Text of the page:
Stock Market Jargon That Every Investor Must Know9 min read
The stock market can be a confusing place, especially for new investors. With so many technical terms and jargon used by traders, analysts, and financial experts, it can be difficult to keep up with the conversation.
However, understanding this jargon is essential for any investor looking to make informed decisions in the stock market. Here are 41 stock market jargons that every investor should know:
- Bull Market / Bullish: A market condition in which the stock prices are on the rise, and investor confidence is high.
Example: The Indian stock market was in a bull run in 2021 due to the country’s economic recovery and vaccination drive.
- Bear Market / Bearish: A market condition in which the stock prices are falling, and investor confidence is low.
Example: The Indian stock market witnessed a bear run in 2020 due to the COVID-19 pandemic.
- Blue Chip Stocks: A company with a history of stable earnings, reliable dividend payments, and a strong balance sheet.
Example: Reliance Industries, HDFC Bank, and Tata Consultancy Services are some of the blue-chip stocks in India.
- IPO: Initial Public Offering is the process of a private company going public by offering shares to the general public.
Example: Zomato, the popular food delivery platform, recently launched its IPO in India.
- Circuit Limit: The maximum percentage by which a stock’s price can move up or down in a day. Circuit limit is between 2- 20% and in some stocks can be increased or decreased frequently by Stock exchanges.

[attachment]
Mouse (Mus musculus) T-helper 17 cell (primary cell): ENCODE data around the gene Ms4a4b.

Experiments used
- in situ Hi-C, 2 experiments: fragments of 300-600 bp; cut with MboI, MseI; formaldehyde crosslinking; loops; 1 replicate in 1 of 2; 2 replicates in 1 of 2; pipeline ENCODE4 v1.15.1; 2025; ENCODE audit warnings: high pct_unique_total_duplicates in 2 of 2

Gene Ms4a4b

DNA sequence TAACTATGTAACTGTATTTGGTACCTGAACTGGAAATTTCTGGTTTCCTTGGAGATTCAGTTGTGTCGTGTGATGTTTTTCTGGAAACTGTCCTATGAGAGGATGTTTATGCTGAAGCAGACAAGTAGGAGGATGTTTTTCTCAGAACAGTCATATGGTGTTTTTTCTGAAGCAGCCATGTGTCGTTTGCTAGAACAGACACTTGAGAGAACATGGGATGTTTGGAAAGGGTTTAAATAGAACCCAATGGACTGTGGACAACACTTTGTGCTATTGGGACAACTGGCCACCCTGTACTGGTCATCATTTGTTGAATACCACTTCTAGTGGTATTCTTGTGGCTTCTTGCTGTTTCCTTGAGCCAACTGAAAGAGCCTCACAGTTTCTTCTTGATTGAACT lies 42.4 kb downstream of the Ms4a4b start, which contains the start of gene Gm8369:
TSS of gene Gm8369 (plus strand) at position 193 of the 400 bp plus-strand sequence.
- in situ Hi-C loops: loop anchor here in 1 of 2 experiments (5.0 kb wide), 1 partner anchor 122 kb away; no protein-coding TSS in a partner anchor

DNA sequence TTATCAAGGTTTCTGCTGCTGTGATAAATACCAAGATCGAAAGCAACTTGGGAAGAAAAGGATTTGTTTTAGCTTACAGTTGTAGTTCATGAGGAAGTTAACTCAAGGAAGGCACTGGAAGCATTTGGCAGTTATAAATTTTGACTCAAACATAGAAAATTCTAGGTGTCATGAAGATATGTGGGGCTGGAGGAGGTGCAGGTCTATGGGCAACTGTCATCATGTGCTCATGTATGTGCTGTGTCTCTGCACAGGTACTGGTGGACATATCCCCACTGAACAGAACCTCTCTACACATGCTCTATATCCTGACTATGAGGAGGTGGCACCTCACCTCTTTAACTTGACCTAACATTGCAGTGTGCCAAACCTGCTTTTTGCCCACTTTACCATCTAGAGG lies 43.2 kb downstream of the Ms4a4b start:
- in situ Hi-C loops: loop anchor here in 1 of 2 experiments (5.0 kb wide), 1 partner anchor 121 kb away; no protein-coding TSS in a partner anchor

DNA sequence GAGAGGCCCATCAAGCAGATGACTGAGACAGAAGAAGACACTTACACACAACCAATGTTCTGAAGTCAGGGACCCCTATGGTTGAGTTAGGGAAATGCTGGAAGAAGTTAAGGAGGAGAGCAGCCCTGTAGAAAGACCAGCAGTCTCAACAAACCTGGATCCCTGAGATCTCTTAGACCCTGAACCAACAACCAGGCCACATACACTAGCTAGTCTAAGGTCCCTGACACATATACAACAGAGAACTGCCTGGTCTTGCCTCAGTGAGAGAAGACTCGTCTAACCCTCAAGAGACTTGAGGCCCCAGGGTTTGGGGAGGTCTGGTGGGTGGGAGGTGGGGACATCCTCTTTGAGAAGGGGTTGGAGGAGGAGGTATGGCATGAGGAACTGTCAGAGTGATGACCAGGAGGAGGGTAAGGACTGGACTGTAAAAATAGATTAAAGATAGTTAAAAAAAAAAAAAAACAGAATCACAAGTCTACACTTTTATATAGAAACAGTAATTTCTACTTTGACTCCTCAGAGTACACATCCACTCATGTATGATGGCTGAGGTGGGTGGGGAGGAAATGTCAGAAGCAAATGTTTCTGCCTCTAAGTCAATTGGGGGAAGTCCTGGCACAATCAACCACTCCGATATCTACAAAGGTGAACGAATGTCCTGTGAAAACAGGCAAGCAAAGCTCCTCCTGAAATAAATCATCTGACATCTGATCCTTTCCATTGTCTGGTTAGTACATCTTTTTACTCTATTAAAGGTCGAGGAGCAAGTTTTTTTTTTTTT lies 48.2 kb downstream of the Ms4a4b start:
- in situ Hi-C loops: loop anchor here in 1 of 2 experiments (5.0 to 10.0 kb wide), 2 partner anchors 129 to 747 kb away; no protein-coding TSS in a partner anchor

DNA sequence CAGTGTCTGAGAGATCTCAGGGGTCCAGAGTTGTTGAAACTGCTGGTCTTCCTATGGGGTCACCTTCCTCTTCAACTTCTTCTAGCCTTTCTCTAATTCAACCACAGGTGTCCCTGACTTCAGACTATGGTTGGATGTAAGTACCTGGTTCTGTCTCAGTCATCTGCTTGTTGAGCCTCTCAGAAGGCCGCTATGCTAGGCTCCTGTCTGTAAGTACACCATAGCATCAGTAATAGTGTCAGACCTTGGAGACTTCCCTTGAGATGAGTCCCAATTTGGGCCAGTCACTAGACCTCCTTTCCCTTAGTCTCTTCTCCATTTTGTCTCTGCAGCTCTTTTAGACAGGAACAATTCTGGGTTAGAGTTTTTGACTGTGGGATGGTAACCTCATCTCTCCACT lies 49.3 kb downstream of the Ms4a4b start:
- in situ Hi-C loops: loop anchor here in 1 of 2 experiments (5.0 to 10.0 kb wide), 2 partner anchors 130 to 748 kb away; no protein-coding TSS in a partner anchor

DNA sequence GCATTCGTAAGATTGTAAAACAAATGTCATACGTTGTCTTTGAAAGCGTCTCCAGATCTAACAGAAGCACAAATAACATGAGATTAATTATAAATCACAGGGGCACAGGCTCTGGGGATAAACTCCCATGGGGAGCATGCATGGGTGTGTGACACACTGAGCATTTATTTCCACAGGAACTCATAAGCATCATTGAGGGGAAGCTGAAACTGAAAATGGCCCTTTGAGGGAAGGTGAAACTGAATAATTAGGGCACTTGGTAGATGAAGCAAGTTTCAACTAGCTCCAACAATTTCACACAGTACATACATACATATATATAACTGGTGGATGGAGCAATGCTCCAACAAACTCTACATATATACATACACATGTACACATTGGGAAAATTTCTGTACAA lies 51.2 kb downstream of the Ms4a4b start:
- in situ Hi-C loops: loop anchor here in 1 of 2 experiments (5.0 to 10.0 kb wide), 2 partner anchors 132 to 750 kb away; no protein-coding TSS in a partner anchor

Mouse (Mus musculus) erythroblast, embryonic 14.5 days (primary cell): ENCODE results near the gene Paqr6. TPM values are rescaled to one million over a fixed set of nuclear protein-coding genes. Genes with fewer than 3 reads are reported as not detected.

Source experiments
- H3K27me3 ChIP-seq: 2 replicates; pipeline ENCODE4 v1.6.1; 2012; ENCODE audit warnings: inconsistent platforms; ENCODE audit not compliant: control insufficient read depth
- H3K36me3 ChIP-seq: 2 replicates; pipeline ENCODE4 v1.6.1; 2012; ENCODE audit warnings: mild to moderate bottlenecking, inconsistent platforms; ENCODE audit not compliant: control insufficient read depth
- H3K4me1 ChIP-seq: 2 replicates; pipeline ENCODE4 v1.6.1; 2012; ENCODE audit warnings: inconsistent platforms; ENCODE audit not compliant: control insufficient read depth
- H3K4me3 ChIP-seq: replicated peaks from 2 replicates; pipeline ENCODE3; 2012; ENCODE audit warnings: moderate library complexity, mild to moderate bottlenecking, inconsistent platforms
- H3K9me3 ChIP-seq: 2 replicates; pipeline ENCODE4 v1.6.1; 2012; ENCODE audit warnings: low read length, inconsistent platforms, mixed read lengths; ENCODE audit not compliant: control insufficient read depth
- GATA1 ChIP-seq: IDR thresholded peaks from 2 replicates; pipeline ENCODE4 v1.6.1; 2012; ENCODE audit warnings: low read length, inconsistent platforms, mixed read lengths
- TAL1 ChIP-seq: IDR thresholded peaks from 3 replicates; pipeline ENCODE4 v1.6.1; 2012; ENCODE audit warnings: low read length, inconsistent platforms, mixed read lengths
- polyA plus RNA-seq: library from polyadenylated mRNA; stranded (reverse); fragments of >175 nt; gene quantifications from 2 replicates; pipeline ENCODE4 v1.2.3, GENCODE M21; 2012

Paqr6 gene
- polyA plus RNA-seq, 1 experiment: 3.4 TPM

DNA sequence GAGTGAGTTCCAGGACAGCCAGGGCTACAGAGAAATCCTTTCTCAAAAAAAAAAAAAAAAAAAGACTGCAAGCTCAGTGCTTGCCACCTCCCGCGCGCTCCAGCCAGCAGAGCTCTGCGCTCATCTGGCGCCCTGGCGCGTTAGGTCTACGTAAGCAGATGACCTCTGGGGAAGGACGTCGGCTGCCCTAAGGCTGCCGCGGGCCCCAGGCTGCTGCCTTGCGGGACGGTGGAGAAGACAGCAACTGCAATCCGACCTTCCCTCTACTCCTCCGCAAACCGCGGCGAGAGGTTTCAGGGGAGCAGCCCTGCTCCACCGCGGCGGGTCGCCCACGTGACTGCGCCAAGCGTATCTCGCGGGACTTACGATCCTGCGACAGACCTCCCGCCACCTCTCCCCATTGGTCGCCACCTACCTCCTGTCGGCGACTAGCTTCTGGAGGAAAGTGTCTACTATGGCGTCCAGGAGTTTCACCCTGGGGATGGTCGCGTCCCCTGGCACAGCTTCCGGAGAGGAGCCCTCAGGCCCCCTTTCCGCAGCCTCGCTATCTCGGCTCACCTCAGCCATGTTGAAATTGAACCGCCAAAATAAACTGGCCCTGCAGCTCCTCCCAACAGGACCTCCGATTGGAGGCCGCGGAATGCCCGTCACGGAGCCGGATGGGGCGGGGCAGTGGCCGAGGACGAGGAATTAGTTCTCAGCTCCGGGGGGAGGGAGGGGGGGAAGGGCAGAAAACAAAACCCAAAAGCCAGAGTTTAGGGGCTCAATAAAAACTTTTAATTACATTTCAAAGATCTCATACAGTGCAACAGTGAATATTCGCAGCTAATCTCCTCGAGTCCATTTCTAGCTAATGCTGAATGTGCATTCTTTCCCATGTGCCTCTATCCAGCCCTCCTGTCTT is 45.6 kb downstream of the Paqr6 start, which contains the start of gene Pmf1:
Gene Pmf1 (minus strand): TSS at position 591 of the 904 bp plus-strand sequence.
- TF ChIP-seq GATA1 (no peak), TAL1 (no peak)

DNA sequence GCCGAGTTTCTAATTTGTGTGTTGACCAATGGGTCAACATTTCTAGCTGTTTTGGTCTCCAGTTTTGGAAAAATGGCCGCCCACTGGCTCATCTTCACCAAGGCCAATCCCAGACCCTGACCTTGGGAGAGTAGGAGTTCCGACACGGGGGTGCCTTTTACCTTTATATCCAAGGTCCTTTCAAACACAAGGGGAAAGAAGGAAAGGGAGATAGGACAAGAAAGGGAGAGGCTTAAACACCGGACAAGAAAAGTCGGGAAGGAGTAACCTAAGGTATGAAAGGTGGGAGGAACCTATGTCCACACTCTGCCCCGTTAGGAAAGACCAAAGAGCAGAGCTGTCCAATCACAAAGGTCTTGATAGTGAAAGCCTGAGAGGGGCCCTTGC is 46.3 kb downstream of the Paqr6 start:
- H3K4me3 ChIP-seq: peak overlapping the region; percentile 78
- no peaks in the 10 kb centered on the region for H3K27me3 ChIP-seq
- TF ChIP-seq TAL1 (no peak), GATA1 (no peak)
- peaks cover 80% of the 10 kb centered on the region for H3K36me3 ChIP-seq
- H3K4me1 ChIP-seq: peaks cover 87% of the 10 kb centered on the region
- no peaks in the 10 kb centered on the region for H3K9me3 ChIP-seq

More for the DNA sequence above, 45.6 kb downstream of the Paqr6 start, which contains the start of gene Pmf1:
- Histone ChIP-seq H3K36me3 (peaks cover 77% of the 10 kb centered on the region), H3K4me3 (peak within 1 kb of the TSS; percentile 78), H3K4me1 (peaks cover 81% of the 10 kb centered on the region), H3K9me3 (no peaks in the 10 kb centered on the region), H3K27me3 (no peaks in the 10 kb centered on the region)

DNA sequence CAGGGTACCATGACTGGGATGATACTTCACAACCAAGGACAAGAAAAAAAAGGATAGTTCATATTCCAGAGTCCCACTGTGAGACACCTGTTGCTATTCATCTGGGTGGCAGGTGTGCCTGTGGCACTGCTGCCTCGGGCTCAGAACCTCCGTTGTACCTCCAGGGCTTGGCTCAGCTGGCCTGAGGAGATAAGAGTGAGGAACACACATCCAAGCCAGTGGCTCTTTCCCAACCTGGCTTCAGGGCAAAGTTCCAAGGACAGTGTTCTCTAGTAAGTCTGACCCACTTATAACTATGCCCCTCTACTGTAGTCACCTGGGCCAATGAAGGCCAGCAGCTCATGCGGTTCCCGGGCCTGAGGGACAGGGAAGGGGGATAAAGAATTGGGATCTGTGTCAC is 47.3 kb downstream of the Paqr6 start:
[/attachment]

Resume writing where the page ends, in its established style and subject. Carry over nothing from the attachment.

Example: The circuit limit for most stocks in India is 10%, which means that if the stock price goes up or down by more than 10%, trading is halted for the day.
- Demat Account: An account used to hold securities in electronic form.
Example: A Demat account is required to buy and sell stocks in India.
- Stock Split: The process of dividing a company’s existing shares into multiple shares.
Example: In 2020, TCS announced a 1:5 stock split, which means that for every 1 share held, investors would receive 5 additional shares.
- Sensex: A stock market index that measures the performance of the top 30 companies listed on the Bombay Stock Exchange. It started on April 1, 1979, with a base value of 100.
Example: The Sensex hit an all-time high of 60,000 points in September 2021.
- Nifty: A stock market index that measures the performance of the top 50 companies listed on the National Stock Exchange. It was launched on April 22, 1996, with a base value of 1,000.